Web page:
One of the best lectures that married Col Cooper’s color code and his ideas on mindset was played for us as part of the Gunsite carbine course I took this past summer.  Here is the link, it’s well worth the half hour to watch it.


I view this as a minimum standard.

So, where does all of this leave us?  If you are an instructor . . . or a student . . . is there a “drill” that will do a reasonable job of wringing out the skill set of a defensive shooter?  Will it evaluate their equipment, their ability to “run their gun”, their ability to move, their marksmanship?  Will it evaluate this over a range of distances that the defensive shooter would typically encounter during his use of his handgun?  Personally I believe there is one that does a very reasonable job . . . that would be the OLD FBI course of fire.  It has been adopted by the Iowa Law Enforcement Academy and it is used to evaluate the vast majority of officers in the state of Iowa.  Let’s take a look at it.

Target:          FBI “Q”

Ammunition:            50 Rounds

Qualifying Score:   80%  (2 Points Per Hit)  90% for Instructors


Stage 1

Starting Point:         25 Yard Line

Time Allotted:          45 Seconds

Start with a fully loaded weapon.  On command the shooter draws and fires 3 rounds prone barricade position, 3 rounds strong side kneeling barricade position and 3 rounds strong side standing barricade position.  Upon completion, the shooter will conduct a tactical reload and holster a fully loaded weapon. 


Stage 2

Starting Point:         25 Yard Line

Time Allotted:          2 Rounds Standing (2-Strings)

                                  3 Rounds Kneeling (1st – 15 seconds on Movement String / 2nd 8                                              Seconds on Stationary String)

On command the shooter moves to the 15 yard line, draws and fires 2 rounds standing and 3 rounds kneeling in 15 seconds.  The shooter will scan and holster in between strings.  The shooter will start from the standing position and on the second command the shooter will fire 2 rounds standing and 3 rounds kneeling in 8 seconds.  Scan and holster upon completion.


Stage 3

Starting Point:         15 Yard Line

Time Allotted:          15 seconds

On command the shooter moves to the 7 yard line and fires 12 rounds in 15 seconds, to include a mandatory combat reload.  The shooter then arranges to have 5 rounds in the weapon and all remaining rounds in the magazine in their magazine pouch.


Stage 4

Starting Point:         7 Yard Line

Time Allotted:          15 Seconds

On command, the shooter moves to the 5 yard line, draws and fires 5 rounds strong hand only, combat reload, transfers the weapon to the support hand and fires 5 rounds support hand only.  Upon completion, holster weapon with strong hand.


Stage 5

Starting Point:         Arm’s Length from Target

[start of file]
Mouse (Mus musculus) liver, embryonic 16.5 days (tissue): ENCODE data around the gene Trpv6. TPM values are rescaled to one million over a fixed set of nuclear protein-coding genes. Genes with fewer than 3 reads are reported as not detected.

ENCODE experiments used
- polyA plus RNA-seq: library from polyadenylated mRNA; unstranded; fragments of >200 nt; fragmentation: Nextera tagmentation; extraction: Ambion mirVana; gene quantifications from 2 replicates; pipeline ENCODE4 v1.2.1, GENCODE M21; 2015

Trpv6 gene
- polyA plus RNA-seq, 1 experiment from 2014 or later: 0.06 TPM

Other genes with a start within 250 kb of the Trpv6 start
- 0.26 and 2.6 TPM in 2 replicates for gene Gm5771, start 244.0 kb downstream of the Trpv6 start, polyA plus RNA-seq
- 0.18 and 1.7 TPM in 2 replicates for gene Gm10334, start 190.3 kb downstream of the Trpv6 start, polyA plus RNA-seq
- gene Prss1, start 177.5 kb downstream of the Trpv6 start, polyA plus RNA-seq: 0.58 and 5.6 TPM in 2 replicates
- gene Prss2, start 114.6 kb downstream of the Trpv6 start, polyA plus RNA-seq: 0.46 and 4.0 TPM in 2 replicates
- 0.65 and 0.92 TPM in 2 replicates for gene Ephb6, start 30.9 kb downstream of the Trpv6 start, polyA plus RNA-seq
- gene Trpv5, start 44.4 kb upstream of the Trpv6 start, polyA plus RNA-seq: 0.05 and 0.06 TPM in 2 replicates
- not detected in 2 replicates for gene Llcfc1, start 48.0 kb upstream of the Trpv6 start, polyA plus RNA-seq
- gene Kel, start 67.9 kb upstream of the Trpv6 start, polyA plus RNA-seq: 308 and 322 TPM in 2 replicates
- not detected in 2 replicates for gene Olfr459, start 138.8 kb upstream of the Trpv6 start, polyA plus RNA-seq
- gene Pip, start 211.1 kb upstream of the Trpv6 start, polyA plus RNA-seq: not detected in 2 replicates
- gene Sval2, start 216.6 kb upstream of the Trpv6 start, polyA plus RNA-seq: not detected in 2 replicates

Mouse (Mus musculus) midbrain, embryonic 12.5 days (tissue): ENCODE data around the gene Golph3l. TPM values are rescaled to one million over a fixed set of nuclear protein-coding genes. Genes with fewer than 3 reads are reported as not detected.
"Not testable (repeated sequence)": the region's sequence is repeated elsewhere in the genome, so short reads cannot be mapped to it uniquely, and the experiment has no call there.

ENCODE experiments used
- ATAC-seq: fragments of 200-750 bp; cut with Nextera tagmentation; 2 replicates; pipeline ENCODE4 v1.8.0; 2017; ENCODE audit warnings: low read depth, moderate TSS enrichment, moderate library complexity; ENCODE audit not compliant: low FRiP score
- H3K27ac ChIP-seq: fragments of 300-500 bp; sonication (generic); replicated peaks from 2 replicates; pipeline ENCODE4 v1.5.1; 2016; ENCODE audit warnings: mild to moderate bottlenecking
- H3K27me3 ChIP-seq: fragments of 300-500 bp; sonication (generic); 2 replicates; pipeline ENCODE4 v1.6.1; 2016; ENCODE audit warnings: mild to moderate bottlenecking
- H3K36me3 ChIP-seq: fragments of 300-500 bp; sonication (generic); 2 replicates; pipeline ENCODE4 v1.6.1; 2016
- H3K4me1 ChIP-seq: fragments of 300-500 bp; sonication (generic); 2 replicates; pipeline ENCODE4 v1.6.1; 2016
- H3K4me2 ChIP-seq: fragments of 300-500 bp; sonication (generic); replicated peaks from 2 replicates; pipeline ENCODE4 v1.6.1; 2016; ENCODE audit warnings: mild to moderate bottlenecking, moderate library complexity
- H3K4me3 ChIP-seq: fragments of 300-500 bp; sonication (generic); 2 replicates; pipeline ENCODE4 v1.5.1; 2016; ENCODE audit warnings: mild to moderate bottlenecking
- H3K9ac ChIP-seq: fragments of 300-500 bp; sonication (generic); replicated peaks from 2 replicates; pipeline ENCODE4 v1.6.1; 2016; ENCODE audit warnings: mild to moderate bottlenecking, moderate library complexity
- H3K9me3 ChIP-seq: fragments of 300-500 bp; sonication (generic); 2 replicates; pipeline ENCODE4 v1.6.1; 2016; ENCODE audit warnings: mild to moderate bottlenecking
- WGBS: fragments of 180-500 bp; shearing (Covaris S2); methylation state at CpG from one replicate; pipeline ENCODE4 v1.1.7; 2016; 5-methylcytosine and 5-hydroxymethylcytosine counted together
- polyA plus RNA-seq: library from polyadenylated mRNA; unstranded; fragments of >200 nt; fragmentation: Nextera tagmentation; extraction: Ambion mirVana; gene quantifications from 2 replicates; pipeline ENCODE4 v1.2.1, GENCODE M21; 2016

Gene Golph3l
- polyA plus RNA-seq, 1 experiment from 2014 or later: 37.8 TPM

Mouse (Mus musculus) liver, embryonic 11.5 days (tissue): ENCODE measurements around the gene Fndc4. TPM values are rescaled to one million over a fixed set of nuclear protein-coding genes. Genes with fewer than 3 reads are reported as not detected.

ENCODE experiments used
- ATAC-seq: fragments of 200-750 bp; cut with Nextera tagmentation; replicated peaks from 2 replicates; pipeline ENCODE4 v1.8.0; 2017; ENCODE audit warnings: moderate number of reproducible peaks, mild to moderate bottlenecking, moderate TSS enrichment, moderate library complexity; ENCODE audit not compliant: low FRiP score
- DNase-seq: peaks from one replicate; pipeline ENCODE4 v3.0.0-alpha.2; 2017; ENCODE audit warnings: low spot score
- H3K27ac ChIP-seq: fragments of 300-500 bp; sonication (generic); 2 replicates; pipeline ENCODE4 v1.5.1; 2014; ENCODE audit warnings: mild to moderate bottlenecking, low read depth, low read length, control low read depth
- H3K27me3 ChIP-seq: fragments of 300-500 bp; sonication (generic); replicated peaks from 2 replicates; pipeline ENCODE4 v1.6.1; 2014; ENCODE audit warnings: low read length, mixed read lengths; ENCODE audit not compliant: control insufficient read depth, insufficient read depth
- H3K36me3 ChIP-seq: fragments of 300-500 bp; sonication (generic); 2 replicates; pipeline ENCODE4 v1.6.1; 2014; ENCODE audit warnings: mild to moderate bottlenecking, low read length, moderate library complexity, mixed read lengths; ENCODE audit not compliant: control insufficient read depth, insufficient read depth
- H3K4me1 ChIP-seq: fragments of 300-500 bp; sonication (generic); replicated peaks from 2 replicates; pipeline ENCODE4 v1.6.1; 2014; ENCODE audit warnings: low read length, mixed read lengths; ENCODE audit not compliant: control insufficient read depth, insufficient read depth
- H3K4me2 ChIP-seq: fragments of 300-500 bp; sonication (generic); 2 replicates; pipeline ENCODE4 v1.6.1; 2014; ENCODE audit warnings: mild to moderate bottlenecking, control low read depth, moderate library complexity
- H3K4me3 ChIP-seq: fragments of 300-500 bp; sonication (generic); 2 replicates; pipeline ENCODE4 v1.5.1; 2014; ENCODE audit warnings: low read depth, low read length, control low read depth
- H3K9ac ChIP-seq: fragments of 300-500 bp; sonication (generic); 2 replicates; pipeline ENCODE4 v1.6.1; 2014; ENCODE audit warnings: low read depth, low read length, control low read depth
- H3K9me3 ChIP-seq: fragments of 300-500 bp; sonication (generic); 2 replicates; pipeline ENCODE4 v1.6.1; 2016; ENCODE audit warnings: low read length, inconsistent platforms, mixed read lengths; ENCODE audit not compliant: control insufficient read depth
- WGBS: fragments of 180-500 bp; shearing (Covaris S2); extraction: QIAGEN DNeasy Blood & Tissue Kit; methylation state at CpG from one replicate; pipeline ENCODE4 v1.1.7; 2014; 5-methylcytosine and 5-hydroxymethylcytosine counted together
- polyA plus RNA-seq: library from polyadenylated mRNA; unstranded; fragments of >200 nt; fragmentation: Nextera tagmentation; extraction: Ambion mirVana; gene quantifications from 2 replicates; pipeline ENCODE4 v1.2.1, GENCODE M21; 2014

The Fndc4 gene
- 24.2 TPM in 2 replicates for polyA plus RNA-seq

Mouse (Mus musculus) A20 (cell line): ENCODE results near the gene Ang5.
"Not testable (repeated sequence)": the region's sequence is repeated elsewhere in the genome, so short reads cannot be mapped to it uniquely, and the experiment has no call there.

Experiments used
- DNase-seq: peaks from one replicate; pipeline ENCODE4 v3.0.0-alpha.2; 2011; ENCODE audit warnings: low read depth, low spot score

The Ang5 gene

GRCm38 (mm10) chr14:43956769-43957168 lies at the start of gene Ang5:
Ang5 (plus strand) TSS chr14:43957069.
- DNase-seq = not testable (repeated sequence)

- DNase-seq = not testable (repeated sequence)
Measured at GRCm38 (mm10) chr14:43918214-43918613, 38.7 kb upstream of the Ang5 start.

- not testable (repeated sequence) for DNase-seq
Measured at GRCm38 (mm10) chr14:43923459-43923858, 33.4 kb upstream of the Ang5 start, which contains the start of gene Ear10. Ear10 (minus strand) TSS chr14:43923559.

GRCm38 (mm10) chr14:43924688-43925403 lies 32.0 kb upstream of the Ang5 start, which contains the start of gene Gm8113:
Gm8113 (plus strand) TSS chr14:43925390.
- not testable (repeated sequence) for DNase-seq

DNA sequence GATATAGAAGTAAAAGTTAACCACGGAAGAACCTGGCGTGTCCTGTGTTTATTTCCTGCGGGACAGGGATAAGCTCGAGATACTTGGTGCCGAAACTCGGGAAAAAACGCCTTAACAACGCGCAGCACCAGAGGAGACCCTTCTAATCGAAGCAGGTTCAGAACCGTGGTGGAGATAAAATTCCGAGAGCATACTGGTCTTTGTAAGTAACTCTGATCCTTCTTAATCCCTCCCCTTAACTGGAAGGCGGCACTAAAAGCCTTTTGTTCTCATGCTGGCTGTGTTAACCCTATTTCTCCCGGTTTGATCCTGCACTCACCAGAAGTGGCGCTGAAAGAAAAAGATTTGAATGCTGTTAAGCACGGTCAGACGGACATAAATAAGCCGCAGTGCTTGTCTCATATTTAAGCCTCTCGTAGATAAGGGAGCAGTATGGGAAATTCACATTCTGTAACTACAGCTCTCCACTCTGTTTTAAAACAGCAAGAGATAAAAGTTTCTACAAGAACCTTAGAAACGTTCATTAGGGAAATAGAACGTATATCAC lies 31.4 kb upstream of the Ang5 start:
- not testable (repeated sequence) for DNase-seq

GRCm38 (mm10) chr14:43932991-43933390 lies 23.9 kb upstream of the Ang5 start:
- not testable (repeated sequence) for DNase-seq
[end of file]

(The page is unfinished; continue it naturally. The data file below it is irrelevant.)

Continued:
Time Allotted:          3 Rounds in 3 Seconds (3-Strings)

On command the shooter takes a half step rearward and fires 3 rounds strong hand only from the Close Quarter Retention Position (with support hand in a defensive position) in 3 se3conds and then scans and holsters.  On command the shooter will then reposition at arm’s length.  Repeat two more times.  Then holster an empty weapon.

So let’s see if this “drill” evaluates things I want to look at in a defensive shooter.  Reliability of their firearm – Yep, at least for 50 consecutive rounds.  Clearing malfunctions – yep, they need to be cleared as the shooter moves through the drill.  Other equipment – yep, crappy holsters and belts show up pretty quick as does poorly positioned equipment.  Foot wear can also be evaluated.  General gun handling – yep, you get a reasonably good idea of the shooters ability to draw from concealment quickly and safely as well as establishing their grip as well as shooting single handed and doing both combat reloads and a tactical reload.  Ability to move safely – yep.  Moving between the different firing lines allows the instructor to evaluate their general ability to do so safely.  Marksmanship over a range of distances – yep.  The shooter engages the threat from 25, 15, 7 yards and arm’s length.  With this course of fire and a standard FBI Q target a hit within the outline of the silhouette.  Minimum qualification is 80% and shooters are typically given 3 opportunities to qualify.  For instructors the minimum score is 90% again with 3 opportunities to qualify. 

If you are looking for a solid “drill” that evaluates a shooter over a broad portion of their overall shooting skill set, I believe this particular course of fire does a very good job.  And, if you are looking for a “standard” to judge yourself against, this is a very balanced place to start.

“Standards” . . . do they matter?  It depends.  While being able to score a 50 on the Dot Torture drill certainly does a good job of evaluating a shooters fine motor skills and their ability to focus and be diligent about doing all the shooting portions of a skill set well, it leaves large portions of a defensive skill set untested.  The same argument could be made for many of the other drill favorites. 

But, if you are truly interested in testing an entire skill set as well as equipment, take a look at this particular drill.  I think it does a solid job.